Culture shock when I was younger was laying in a sleeping bag in the mountains of Nepal stuffing Kit Kats into my face. It was the big, hard differences that brought on equally big and hard coping methods.
One of my first big trips had me living in the high Himalaya with no other English speakers, no electricity, and no real clue what I was doing. Now that I am older and have some more traveling under my belt, it’s not the big stuff that gets to me anymore; it’s the little things. The pesky little nuances, the differences you don’t even know exist until you are in a grocery store having a pesky little nuanced anxiety attack about how to buy an avocado.
I grew up in Canada. From coast to coast, every time I have bought produce there, I just bring my unmarked (and to save plastic) un-bagged fruit and vegetables up to the cashier. They look at what I am buying and in their amazing brains they see a code. Like Neo in the Matrix they don’t see fruit and veg, they see numbers and letters and like the ninjas they are, they tap everything in.
I often thought about how I could never get a job as a cashier because, 6 years in, I still don’t remember my parents phone number after they moved. I thought I couldn’t be a cashier in ANY country. As it would turn out, with some more sass I could be a cashier in Italy, and with a lot more apathy, I would be a cashier in Oman.
I lived in Torino as a guide for a summer. It was a summer of climbing and trekking in the Italian Alps – not a summer of grocery shopping, so when I finally went to buy groceries, it was after I had been living there for a few months. I had spent those months navigating big cultural differences between Italian and Canadian ways of life.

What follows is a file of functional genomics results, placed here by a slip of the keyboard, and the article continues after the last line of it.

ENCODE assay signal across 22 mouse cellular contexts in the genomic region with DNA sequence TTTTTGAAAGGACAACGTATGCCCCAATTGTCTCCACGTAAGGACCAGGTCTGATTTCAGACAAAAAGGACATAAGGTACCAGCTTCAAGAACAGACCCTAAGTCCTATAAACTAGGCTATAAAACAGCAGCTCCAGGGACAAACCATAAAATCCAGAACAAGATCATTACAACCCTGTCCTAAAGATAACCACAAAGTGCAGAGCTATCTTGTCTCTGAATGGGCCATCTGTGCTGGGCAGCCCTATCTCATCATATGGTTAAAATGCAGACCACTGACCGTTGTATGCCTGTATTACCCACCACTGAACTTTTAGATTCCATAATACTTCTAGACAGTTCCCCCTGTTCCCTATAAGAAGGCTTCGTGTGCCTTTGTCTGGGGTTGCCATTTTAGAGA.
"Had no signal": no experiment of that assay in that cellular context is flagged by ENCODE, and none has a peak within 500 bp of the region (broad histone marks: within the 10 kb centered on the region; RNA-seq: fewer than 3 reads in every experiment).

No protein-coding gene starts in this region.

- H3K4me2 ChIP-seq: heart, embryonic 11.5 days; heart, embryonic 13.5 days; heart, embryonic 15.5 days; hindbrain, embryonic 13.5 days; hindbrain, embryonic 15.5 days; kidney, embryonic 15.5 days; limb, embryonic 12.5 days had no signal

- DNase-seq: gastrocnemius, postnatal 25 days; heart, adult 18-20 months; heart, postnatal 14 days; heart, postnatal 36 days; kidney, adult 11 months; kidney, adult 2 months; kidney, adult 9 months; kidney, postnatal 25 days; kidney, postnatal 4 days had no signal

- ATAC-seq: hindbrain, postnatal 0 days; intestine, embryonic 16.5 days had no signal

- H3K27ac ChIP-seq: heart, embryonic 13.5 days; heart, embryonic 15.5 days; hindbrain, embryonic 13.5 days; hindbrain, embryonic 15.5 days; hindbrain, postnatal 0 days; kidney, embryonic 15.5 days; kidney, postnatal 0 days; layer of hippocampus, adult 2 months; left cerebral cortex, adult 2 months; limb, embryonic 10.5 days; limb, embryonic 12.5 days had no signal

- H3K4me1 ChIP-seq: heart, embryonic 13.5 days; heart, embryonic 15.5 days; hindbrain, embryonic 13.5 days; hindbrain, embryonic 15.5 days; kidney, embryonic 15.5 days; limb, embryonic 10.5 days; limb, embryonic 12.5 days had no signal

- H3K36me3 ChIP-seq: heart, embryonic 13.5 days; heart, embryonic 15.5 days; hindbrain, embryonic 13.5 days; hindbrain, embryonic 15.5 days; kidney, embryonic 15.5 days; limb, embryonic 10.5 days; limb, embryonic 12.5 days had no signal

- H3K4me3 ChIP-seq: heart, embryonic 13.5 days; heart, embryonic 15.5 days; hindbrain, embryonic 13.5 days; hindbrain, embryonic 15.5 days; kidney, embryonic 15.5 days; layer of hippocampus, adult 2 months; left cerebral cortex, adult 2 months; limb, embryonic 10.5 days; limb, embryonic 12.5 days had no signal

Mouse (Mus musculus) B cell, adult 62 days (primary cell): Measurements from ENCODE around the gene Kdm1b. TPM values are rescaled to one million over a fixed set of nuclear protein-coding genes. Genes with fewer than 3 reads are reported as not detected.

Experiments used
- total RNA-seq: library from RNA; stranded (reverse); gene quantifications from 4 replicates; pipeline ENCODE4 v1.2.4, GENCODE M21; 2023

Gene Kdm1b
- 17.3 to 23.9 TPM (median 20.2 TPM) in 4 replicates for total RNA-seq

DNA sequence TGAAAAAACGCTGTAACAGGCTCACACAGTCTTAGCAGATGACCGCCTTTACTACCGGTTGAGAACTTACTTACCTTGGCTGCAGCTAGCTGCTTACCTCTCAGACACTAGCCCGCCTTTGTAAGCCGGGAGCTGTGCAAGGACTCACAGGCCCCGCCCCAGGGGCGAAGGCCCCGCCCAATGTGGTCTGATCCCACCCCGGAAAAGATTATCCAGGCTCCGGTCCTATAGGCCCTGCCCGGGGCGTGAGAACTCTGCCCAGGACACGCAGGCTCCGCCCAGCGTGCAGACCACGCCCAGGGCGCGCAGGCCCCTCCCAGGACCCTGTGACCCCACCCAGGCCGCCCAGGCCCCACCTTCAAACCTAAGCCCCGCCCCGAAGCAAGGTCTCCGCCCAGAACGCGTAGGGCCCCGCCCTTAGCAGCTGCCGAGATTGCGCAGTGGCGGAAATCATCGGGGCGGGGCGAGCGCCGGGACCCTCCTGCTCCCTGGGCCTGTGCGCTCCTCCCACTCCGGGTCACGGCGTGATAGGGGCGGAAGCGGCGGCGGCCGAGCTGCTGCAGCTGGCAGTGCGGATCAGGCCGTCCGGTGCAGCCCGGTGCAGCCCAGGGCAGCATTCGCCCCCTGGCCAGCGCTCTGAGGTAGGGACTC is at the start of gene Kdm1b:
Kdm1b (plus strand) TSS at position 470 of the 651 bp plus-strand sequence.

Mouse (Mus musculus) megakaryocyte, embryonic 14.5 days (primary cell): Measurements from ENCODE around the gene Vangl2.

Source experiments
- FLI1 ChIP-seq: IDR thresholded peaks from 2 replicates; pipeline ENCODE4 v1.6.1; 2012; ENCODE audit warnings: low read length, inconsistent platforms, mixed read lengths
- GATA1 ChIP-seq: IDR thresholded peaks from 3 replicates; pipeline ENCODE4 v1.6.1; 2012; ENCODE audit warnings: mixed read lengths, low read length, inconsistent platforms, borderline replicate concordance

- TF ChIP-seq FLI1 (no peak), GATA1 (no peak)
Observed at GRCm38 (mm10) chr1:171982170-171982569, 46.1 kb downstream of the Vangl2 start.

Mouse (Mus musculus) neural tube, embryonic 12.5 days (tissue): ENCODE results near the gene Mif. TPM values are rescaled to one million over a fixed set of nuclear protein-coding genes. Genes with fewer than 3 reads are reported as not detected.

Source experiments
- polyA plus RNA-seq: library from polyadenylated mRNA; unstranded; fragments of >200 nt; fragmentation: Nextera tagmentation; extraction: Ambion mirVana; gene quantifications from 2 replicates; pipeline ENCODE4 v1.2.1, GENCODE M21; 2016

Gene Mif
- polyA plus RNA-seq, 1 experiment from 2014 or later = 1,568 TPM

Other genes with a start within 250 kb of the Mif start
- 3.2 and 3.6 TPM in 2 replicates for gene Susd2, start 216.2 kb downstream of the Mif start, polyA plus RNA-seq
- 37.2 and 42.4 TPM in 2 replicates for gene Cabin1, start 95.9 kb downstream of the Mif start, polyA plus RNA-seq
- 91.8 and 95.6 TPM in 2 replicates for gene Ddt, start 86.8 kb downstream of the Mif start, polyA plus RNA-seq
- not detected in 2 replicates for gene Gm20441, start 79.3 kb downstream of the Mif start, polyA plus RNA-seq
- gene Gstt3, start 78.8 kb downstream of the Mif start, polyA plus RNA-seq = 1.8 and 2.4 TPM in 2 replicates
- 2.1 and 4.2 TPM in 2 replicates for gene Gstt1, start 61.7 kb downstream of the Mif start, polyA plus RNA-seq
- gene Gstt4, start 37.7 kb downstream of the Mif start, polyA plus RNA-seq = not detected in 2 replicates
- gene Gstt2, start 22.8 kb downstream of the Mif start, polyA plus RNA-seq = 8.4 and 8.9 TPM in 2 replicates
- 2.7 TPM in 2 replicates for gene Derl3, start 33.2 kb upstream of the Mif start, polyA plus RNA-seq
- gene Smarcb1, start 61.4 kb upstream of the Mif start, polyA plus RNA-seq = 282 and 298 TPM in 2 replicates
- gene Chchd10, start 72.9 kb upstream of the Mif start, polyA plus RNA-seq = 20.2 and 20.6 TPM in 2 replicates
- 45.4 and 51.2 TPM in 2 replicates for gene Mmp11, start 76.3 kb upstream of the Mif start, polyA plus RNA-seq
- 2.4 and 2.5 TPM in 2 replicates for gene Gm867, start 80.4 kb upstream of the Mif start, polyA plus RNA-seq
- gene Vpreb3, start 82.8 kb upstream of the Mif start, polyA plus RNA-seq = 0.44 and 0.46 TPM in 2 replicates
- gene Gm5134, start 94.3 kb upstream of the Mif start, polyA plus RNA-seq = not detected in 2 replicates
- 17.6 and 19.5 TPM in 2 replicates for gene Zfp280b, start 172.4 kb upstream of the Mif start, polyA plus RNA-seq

I had big learning opportunities about personal space, food and language (and the decibels at which the language is spoken). I thought I had Italy figured out – those big differences didn’t catch me off guard, I was waiting for them, looking for them, and rolling with all the punches they were throwing.
Nora in Italy.
I brought my groceries to the front and gave an avocado to the cashier. She almost pulled a muscle from rolling her eyes. She stared at me and I sweated back at her, nervous because obviously I had done something wrong but I had no idea what it was. The line of (not known for their patience) locals started to grow behind me. She said: “What is this?” I told her. She walked away from the till. Did I just make her quit her job? Was I being that offensive? Whilst spending time up in the Alps, did avocados suddenly become SUPER offensive? Was there a trade war I was unaware of?
She came back with a sticker that had a bar code on it. With the intense eye contact that only an Italian can give, she put the sticker on the avocado and then scanned it. I realized my mistake. There was no sticker on it when I brought it up to her. How was she suppose to even know it was an avocado, let alone the codes for avocados? Why did I expect all cashiers to be super heroes that know the codes to everything always? I apologized to her, to everyone in line, and realized my nervous sweat was almost dripping off my shirt and on to the floor.
As I left the grocery store, I walked past the produce section and saw a little machine (in the middle of the floor – they weren’t hiding it). People were standing in line to weigh their fruit and get little barcodes printed off for them. Apparently, this was easy to understand for everyone but me.